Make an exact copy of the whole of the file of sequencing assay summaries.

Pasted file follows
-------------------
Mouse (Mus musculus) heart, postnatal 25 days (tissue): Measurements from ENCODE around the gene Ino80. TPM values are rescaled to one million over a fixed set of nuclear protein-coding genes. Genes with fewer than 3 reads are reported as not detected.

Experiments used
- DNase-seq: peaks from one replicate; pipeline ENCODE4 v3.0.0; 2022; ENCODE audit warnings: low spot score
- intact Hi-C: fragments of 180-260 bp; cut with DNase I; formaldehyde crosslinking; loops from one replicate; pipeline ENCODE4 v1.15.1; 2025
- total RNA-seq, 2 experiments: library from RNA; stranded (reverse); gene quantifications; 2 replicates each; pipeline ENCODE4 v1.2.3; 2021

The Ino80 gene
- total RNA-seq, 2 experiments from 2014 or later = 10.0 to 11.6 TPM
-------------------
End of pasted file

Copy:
Mouse (Mus musculus) heart, postnatal 25 days (tissue): Measurements from ENCODE around the gene Ino80. TPM values are rescaled to one million over a fixed set of nuclear protein-coding genes. Genes with fewer than 3 reads are reported as not detected.

Experiments used
- DNase-seq: peaks from one replicate; pipeline ENCODE4 v3.0.0; 2022; ENCODE audit warnings: low spot score
- intact Hi-C: fragments of 180-260 bp; cut with DNase I; formaldehyde crosslinking; loops from one replicate; pipeline ENCODE4 v1.15.1; 2025
- total RNA-seq, 2 experiments: library from RNA; stranded (reverse); gene quantifications; 2 replicates each; pipeline ENCODE4 v1.2.3; 2021

The Ino80 gene
- total RNA-seq, 2 experiments from 2014 or later = 10.0 to 11.6 TPM